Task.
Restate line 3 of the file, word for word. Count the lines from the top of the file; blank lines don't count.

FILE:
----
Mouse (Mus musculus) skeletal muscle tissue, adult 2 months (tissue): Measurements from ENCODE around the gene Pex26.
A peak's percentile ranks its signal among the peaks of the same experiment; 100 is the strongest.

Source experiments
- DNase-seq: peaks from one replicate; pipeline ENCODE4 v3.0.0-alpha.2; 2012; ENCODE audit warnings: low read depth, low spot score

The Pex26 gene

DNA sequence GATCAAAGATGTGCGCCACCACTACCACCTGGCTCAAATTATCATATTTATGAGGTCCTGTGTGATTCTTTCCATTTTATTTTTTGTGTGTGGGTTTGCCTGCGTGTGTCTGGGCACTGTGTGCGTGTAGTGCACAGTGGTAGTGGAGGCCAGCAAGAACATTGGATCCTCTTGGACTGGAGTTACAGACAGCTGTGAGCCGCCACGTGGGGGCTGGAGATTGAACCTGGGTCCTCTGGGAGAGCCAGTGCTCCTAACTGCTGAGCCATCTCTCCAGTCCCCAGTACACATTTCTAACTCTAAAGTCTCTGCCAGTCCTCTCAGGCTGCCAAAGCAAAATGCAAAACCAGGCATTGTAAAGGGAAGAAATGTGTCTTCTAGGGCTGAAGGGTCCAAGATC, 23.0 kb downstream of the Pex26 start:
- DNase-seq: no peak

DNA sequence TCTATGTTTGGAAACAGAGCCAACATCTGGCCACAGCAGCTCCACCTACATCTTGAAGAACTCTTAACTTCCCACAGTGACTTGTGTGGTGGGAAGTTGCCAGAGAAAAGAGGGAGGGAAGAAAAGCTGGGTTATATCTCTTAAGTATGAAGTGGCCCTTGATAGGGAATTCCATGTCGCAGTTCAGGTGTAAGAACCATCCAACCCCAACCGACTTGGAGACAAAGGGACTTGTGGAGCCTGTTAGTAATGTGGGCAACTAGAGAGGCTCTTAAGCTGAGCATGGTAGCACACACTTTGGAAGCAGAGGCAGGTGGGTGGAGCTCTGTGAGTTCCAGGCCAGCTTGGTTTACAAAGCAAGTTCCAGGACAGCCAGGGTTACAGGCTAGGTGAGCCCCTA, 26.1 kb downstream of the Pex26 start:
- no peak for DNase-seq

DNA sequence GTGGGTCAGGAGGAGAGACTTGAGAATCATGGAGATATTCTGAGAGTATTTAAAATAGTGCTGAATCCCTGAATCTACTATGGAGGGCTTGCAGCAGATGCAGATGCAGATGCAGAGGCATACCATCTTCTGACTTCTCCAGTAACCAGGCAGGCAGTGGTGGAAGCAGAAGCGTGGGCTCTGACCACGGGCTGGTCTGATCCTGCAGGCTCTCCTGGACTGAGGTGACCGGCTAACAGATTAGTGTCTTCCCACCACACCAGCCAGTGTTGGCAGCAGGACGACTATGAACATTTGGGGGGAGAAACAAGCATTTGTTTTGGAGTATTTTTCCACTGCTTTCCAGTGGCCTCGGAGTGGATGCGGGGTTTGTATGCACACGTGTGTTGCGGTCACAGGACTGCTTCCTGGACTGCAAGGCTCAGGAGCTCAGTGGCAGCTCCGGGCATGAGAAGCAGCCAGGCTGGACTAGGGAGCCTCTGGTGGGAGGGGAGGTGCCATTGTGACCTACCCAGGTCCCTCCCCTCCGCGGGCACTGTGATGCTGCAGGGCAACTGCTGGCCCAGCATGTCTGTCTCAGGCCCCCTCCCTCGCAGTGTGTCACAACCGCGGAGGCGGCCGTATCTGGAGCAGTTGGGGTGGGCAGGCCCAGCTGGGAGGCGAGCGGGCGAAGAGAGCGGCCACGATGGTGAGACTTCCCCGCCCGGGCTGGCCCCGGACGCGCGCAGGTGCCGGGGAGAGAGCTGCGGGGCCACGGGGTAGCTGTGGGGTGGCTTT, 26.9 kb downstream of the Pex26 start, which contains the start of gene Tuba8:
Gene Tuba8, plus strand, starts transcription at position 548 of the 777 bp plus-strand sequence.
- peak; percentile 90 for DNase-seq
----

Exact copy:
Source experiments